That was the case with Jared Lee Loughner, the gunman who killed six and wounded 14, including then-Rep. Gabrielle Giffords, in Tucson, Ariz., last year. After a court-ordered evaluation, Loughner was diagnosed with schizophrenia and found incompetent to stand trial. He was committed to a federal prison medical center for treatment intended to restore his mental competency.
Loughner pleaded guilty Tuesday after a judge agreed with experts that he now understands the proceedings and the implications of his actions.
If Holmes' competency is not challenged — or is restored through treatment — his defense could contend at trial that he was legally insane at the time of the shootings.
If the defense makes such a plea, competency and sanity evaluations would be conducted for the court by the Colorado Mental Health Institute — the state facility for those channeled through the criminal justice system — while the prosecution and defense would seek their own experts.
According to court records, Holmes had been seeing a psychiatrist at the University of Colorado Anschutz Medical Campus, where he was a student, and mailed her a package prior to the shootings.
Psychiatrist Richard Martinez, an adjunct professor at Sturm who teaches psychiatry and law, said such records would be reviewed by the experts, as they are "vital" to evaluating a defendant's mental state at the time of the crime.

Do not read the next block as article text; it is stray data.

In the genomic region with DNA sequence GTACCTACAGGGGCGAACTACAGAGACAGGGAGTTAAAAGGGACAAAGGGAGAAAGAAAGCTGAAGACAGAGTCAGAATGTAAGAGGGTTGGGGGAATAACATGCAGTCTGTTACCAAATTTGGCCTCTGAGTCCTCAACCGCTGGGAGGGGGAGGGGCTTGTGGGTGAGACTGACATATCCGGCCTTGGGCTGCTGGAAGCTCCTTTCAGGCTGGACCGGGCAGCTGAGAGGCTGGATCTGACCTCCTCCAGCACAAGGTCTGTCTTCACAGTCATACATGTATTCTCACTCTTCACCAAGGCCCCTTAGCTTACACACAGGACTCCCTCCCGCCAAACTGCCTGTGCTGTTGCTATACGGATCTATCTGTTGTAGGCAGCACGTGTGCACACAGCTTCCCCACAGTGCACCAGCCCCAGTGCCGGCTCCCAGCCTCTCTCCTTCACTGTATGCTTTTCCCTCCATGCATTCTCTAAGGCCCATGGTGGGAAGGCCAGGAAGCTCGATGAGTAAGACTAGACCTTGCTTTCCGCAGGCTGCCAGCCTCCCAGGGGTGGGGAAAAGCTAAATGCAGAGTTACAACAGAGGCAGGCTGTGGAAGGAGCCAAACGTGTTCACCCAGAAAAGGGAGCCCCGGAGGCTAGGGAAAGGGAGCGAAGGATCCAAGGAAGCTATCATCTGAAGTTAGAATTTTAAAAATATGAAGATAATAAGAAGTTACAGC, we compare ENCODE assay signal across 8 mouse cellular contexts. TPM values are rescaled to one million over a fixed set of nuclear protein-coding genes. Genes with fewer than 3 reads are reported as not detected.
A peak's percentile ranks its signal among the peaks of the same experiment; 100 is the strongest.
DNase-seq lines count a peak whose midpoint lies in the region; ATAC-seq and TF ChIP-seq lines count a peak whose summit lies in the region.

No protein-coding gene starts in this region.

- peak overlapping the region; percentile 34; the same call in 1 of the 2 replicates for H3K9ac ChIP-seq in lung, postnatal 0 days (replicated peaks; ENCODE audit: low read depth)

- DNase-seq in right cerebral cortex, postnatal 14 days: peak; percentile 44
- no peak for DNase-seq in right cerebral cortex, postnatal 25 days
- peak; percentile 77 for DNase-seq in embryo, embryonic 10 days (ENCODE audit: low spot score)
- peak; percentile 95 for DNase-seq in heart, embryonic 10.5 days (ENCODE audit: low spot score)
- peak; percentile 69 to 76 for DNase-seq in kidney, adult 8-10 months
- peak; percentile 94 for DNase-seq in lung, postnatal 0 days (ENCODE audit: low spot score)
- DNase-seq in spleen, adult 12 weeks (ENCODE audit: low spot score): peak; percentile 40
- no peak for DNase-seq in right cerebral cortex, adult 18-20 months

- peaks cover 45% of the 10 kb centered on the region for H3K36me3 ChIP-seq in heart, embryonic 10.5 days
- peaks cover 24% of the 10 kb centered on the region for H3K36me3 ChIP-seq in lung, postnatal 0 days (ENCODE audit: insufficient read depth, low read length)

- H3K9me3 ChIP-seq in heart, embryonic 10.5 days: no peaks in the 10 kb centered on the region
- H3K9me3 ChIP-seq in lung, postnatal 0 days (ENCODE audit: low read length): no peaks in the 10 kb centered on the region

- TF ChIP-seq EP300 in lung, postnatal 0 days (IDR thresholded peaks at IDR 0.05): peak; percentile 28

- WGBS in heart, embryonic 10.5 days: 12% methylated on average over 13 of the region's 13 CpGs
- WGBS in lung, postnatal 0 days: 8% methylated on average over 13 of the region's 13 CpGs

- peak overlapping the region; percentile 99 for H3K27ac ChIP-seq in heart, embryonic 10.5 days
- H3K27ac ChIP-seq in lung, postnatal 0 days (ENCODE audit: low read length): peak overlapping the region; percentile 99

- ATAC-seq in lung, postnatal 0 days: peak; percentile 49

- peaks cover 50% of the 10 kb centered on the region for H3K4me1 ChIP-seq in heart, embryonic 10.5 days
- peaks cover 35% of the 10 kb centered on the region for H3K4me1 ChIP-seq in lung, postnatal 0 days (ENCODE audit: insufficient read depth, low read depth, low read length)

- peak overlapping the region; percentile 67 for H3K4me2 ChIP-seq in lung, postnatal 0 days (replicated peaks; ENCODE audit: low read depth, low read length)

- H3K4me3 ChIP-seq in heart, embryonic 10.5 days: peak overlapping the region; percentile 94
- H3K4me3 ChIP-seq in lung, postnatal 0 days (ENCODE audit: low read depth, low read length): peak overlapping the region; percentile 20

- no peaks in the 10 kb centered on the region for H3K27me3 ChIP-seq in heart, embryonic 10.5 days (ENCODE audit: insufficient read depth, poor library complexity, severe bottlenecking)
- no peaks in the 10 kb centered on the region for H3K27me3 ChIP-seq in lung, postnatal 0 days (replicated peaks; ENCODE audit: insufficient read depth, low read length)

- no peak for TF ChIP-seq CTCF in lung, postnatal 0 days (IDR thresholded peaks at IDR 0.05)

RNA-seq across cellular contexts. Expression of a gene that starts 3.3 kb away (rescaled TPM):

If mental health issues are not raised as a defense, claims that interactions between the accused and the person's psychiatrist are privileged "might be legitimate," Martinez said. But such confidentiality goes out the window once a formal plea of "not guilty by reason of insanity" is entered, he said.
The detailed planning that appears to have preceded the attack led Aurora Police Chief Daniel Oates to suggest that the gunman knew exactly what he was doing.
But the capacity for planning and deliberation are not inconsistent with severe mental illness or an insanity defense.
"Delusions are by definition fixed false beliefs," said psychologist Xavier Amador, who has worked with about 50 death penalty clients suffering from schizophrenia and related psychotic disorders. "Frequently, because you're delusional, you're exceptionally good at planning."
For example, he noted, Russell Weston Jr., who traveled from Ohio to storm the U.S. Capitol in 1998, suffered from paranoid schizophrenia. Two officers were killed. Weston remains in a mental institution. "The idea that if you plan you're not mentally ill is a red herring," Amador said.
Even with ample evidence, however, "a jury might be hesitant to find Holmes insane because of the horrific nature of the multiple murders," defense attorney Recht said. "There's a ton of political pressure [on prosecutors] and I think there would be a ton of pressure felt by any juror."
If Holmes is found guilty, his mental status would probably be raised yet again by his defense during the penalty phase of the trial, Recht said. Prosecutors have not yet said whether they will seek the death penalty. But prosecutors historically have had "a very difficult time" securing such verdicts from juries in Colorado, which has executed just one prisoner since 1977, he said.